Basically speaking, when a camera focuses on something, it focuses on a certain distance. That means everything that is this distance away from the camera will be in focus and sharp in the image.

There are several ways to detect if a part of an image is in focus or not. One being to actually measure the distance. A way to do this is triangulation, i.e. to look at an object from two different positions and figure out the distance depending on the angles.

As far as I can tell, this is how a leica rangefinder works. Hence the name "rangefinder", which is the general term for a device that measures distance via triangulation.

The method described above is implemented in a somewhat indirect way in the camera. That's because knowing the two angles of the two points of view isn't very practical. In reality, one turns a focus dial on the lens that has a distance scale.

The triangulation happens in the camera body. That means the distance that the lens is focusing at somehow has to be transmitted into the body. How is that done?

I found this illustration: enter image description here

(image from here: https://web2.ph.utexas.edu/~yue/misc/rangfndr.html)

It shows the two mirrors in the camera, which are the two points of view for the triangulation. The right mirror can be set to an angle, to set the mechanism to a different distance. The angle depends on a lever. At the end of the lever, there's a bearing or round shaped disk that rides on the rim of the lens barrel.

Is this how the two are connected? It looks like when one turns the focus ring of the lens to a greater distance, the barrel moves into the camera further, pushing the bearing/disk to the back and in turn rotating the right mirror/prism to the right (clockwise, if viewed from the top), bringing both arrows in the picture closer to being parallel, which would be the setting for infinity.

Long story short, here's my question: On what back-end barrel of the lens is this lever actually riding?

Take a look at the bottom of this Summilux-M 50mm f/1.4 ASPH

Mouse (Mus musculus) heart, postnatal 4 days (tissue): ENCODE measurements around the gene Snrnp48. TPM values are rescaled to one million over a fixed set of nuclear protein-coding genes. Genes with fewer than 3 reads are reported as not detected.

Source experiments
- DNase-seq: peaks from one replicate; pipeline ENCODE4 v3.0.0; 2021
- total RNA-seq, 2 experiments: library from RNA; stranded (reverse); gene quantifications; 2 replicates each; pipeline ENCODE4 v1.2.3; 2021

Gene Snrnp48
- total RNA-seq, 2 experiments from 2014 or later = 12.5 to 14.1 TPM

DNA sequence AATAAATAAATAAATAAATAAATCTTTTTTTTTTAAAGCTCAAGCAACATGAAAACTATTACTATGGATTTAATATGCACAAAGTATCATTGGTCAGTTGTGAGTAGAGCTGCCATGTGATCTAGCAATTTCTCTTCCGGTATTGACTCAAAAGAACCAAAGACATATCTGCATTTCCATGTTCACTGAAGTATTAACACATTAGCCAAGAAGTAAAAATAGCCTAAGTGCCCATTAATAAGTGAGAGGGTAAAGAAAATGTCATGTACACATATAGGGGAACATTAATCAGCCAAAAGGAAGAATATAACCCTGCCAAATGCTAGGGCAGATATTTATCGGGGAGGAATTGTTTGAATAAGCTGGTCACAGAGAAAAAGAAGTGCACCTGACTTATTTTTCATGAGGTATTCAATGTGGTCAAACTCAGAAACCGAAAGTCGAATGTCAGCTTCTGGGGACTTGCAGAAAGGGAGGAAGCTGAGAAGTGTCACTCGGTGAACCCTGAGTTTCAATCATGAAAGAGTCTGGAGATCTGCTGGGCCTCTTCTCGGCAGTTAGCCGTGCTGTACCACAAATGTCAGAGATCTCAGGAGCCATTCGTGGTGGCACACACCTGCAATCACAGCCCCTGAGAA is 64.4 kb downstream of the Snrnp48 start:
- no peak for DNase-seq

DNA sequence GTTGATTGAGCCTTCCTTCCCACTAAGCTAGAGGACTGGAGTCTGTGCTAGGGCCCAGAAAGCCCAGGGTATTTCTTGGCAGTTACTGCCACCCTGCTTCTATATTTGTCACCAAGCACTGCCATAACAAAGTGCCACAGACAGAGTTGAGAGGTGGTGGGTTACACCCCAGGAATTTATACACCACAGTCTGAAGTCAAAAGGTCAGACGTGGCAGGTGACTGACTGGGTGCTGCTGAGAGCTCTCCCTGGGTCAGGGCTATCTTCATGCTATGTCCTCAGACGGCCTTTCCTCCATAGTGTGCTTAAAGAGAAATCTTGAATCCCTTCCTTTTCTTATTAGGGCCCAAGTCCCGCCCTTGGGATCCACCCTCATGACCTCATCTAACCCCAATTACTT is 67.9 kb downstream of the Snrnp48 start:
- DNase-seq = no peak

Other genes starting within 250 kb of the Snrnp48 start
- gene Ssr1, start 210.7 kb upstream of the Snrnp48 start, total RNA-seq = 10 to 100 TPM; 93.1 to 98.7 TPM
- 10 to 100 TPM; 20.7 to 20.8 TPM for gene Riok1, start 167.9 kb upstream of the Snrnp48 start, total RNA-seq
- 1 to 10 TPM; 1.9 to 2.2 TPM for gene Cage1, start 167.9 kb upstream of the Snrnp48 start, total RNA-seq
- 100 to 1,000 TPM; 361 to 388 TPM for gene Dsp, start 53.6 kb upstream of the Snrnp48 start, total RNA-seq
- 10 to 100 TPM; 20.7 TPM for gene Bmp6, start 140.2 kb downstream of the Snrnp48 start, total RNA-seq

enter image description here

and this Summicron-M 35mm f/2 ASPH

enter image description here

Both have this slope there. A slope would be a really simple way to transform the rotation of the barrel into the back and forth motion of the lever. But the slope looks wrong for two reasons:

  • Both lenses are set to infinity. Turning the dial to a different distance means rotating the dial clockwise (when looking through the lens as the camera does) For the above images that would mean moving the bottom sloped part of the lens to the right. The problem is that according to the findings above, it should move the other way, when reducing the focusing distance.
  • The whole grey metal bottom part looks more like the mount, which makes it hard to believe that it moves at all.

The illustration above suggests that the whole barrel move in and out of the camera and that it is threaded. The thread would server the same purpose as the slope: transform rotation into translation. As far as the images go, there are brass colored parts visible, which look like they have some sort of thread on the outside, similar to what can be seen in the illustration.

Is this the missing link that connects lens focus ring with camera rangefinder? The illustration is very old and the lenses shown are very new, but I don't think they ever changed the mechanism. It's hard to tell from images how it works exactly and a Leica is nothing one comes across very often.

  • \$\begingroup\$ This article may be of some interest to you. \$\endgroup\$ Jun 4, 2015 at 23:07
  • \$\begingroup\$ @2012rcampion this is it, please turn it into an answer. \$\endgroup\$
    – null
    Jun 5, 2015 at 10:18

1 Answer 1


It looks to me like the turning action of the focus ring (from infinity to close) causes the gold coloured inner ring to move forwards with the lens arrangement.

As can be seen in the link provided by 2012rcampion in a comment:

closest focusing distance

enter image description here


enter image description here

Looking now at the diagram this allows the small arm which pushes on the back of this to move forwards, presumably the triangular cutout on the mount is to accommodate this arm.

This action, in turn allows the longer spring-loaded "prism arm" to move, tilting the prism to the left (anti-clockwise from above) thereby aligning the 2 images in the viewfinder at a closer point.

  • \$\begingroup\$ yes, this is it. The triangular cutout that I identified as a possible slope seems to accommodate for the arm and remains fixed. With the images from the from the link in the comments this makes perfect sense. \$\endgroup\$
    – null
    Jun 5, 2015 at 16:05

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